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Levels of Antibodies Against Tissue Transglutaminase During Pregnancy Are Associated With Reduced Fetal Weight and Birth Weight

Published:January 11, 2013DOI:https://doi.org/10.1053/j.gastro.2013.01.003

      Background & Aims

      Celiac disease in pregnant women has been associated with poor growth of the fetus, but little is known about how the level of celiac disease affects fetal growth or birth outcomes. We assessed the associations between levels of antibodies against tissue transglutaminase (anti-tTG, a marker of celiac disease) and fetal growth and birth outcomes for pregnant women.

      Methods

      We performed a population-based prospective birth cohort study of 7046 pregnant women. Serum samples were collected during the second trimester of pregnancy and analyzed for levels of anti-tTG. Based on these levels, the women were categorized into 3 groups: negative anti-tTG (≤0.79 U/mL; n = 6702), intermediate anti-tTG (0.8 to ≤6 U/mL; n = 308), or positive anti-tTG (>6 U/mL; n = 36). Data on fetal growth and birth outcomes were collected from ultrasound measurements and medical records.

      Results

      Fetuses of women in the positive anti-tTG group weighed 16 g less than those of women in the negative anti-tTG group (95% confidence interval [CI], −32 to −1 g) during the second trimester and weighed 74 g less (95% CI, −140 to −8 g) during the third trimester. Newborns of women in the intermediate and positive anti-tTG groups weighed 53 g (95% CI, −106 to −1 g) and 159 g (95% CI, −316 to −1 g) less at birth, respectively, than those of women in the negative anti-tTG group. The reduction in birth weight in offspring of mothers in the intermediate anti-tTG group was 2-fold greater among mothers who carried HLA-DQ2 or -DQ8 than among those without HLA-DQ2 or -DQ8.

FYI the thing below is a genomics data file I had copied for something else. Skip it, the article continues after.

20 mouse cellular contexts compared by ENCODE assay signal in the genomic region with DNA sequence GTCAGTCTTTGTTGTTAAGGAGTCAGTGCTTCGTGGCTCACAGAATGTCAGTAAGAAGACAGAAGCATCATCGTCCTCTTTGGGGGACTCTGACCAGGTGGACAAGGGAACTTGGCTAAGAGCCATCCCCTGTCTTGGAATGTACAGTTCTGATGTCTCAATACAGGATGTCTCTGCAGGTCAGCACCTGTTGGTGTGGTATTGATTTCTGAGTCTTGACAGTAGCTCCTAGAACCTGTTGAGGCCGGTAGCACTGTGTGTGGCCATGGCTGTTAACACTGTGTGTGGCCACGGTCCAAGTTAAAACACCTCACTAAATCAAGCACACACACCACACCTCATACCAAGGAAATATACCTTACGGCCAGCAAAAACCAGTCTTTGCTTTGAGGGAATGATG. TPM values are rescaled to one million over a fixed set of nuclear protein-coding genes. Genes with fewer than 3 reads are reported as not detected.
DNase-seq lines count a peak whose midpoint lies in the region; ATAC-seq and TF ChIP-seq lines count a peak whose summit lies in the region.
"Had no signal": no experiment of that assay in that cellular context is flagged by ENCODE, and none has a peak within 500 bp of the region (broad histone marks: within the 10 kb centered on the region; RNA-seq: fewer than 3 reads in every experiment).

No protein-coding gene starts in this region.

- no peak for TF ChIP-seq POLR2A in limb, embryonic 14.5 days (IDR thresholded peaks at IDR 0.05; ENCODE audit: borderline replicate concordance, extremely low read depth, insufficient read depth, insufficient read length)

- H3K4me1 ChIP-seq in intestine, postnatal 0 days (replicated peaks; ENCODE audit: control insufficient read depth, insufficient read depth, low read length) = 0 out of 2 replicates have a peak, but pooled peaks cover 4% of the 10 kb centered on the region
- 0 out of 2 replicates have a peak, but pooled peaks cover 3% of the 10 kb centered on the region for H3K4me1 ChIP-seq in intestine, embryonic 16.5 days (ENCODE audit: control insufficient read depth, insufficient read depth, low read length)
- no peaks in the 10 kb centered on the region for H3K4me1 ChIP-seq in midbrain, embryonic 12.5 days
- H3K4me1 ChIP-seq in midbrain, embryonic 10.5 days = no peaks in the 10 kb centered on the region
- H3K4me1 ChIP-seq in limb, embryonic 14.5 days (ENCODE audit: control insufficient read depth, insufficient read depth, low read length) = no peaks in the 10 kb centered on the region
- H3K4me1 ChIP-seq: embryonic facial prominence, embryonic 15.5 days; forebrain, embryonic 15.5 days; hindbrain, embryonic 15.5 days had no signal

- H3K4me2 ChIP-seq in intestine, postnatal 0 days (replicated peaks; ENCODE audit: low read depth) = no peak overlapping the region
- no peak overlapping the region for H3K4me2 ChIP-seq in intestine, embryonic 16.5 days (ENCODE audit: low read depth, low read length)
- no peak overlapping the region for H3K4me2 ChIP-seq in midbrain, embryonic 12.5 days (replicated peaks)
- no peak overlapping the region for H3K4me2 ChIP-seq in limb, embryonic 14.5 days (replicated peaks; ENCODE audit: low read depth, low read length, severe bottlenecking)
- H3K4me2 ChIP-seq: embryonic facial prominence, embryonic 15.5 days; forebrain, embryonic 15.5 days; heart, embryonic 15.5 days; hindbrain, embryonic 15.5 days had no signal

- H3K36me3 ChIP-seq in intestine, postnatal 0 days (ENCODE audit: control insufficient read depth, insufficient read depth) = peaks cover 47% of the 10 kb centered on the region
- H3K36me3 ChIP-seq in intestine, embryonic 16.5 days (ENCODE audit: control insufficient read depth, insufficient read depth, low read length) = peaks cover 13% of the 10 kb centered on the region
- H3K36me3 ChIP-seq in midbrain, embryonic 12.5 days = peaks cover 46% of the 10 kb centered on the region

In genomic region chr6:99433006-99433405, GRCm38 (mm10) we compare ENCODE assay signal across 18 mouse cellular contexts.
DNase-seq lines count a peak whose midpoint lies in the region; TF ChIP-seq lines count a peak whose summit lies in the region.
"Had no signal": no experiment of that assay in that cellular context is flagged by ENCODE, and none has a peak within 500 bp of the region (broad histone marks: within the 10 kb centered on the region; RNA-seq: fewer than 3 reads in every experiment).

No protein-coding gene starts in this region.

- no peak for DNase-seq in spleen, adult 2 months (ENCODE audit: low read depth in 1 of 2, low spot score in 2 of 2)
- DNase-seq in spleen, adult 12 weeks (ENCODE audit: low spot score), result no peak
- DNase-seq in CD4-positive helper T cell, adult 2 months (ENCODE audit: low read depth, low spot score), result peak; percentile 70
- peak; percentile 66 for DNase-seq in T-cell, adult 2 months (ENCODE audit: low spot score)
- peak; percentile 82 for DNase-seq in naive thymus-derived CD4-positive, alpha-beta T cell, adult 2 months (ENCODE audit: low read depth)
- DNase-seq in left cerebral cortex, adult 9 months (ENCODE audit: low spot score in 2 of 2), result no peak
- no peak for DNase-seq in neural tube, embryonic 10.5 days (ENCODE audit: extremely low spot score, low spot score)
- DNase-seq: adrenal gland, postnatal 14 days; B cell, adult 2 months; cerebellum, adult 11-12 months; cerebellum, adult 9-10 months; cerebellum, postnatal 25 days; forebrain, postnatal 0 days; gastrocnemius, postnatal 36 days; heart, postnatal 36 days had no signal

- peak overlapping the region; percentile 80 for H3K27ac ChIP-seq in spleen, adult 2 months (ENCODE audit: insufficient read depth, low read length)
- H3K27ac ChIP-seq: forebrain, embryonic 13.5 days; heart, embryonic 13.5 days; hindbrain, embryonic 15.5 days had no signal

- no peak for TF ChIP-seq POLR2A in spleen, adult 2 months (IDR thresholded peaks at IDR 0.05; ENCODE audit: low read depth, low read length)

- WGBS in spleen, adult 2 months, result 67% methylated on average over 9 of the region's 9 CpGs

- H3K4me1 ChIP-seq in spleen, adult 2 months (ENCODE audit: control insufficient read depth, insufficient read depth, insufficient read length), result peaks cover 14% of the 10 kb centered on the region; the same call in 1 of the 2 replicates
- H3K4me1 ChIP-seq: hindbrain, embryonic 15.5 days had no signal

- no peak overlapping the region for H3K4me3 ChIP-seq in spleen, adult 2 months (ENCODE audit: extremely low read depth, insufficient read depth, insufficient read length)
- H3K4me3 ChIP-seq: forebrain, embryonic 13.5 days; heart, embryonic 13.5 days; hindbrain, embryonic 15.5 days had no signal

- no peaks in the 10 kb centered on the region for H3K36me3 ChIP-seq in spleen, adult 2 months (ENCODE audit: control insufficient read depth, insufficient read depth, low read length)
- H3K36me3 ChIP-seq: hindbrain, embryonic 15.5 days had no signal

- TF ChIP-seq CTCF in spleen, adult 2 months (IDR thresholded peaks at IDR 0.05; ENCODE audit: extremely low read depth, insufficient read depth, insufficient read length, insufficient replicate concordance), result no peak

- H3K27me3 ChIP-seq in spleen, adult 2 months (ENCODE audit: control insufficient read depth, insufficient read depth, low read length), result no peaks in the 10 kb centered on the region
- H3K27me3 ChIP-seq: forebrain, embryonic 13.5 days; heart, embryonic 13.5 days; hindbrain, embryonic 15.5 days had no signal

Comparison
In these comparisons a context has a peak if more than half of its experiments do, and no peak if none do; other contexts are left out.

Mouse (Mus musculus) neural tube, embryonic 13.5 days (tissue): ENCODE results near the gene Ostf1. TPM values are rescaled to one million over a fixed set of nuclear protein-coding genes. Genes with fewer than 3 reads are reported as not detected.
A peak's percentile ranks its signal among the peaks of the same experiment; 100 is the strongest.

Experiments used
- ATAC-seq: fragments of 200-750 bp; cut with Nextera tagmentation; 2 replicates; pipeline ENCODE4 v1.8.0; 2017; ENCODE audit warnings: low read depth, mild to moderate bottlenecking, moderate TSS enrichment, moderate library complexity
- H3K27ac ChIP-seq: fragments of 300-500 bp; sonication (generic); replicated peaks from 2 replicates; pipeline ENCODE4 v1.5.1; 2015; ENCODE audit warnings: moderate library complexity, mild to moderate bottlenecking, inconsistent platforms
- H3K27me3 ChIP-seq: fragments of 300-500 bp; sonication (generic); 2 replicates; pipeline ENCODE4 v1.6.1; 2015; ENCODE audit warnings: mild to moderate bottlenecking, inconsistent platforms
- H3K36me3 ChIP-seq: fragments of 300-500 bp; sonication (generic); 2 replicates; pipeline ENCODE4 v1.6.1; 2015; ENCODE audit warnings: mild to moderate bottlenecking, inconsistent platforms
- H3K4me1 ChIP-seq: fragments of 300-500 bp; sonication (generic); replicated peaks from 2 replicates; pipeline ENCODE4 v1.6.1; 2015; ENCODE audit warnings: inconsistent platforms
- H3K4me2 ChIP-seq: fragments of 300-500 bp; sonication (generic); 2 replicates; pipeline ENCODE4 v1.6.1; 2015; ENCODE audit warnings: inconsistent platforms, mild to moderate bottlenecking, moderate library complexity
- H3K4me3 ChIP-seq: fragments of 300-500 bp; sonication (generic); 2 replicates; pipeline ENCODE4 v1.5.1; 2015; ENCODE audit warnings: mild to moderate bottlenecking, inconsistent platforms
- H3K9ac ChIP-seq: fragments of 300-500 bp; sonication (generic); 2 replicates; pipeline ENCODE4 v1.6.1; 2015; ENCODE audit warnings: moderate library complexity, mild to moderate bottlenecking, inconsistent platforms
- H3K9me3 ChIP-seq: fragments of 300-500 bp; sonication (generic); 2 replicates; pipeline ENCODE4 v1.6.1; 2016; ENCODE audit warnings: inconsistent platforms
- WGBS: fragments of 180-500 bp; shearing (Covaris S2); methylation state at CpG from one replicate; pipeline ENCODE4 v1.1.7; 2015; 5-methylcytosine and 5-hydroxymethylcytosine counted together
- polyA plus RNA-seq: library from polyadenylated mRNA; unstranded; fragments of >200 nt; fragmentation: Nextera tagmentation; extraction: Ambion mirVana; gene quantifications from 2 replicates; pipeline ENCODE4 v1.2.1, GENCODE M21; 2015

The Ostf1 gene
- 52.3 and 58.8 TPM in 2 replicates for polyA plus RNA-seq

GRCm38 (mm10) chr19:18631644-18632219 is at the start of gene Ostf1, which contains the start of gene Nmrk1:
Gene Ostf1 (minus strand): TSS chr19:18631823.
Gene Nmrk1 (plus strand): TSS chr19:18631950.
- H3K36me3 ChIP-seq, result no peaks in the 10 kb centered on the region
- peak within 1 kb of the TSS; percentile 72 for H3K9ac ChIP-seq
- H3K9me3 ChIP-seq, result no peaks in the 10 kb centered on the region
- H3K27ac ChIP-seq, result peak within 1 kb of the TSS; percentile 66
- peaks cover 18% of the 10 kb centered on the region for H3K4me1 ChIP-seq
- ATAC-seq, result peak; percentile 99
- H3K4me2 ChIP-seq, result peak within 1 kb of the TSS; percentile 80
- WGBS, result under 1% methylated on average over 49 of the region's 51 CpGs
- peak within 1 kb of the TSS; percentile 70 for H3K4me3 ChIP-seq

Conclusions

      Levels of anti-tTG in pregnant women are inversely associated with fetal growth. Growth was reduced to the greatest extent in fetuses of women with the highest levels of anti-tTG (>6 U/mL). Birth weight was also reduced in women with intermediate levels of anti-tTG (0.8 to ≤6 U/mL) and further reduced in those carrying HLA-DQ2 and -DQ8.

      Keywords

      Abbreviations used in this paper:

      anti-tTG (antibodies against tissue transglutaminase), BMI (body mass index), CI (confidence interval), Hb (hemoglobin), MCV (mean corpus volume), OR (odds ratio), SD (standard deviation), tTG (tissue transglutaminase)
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      Linked Article

      • Defining Thresholds of Antibody Levels Improves Diagnosis of Celiac Disease
        Clinical Gastroenterology and HepatologyVol. 11Issue 4
        • Preview
          The European Society for Pediatric Gastroenterology and Nutrition proposed guidelines for the diagnosis of celiac disease, stating that duodenal biopsy is no longer needed if patients have symptoms and levels of immunoglobulin A anti-tissue transglutaminase (IgA anti-tTG) more than 10-fold the cut-off value. We evaluated the accuracy of this guideline in a well-characterized population using different commercial assays.
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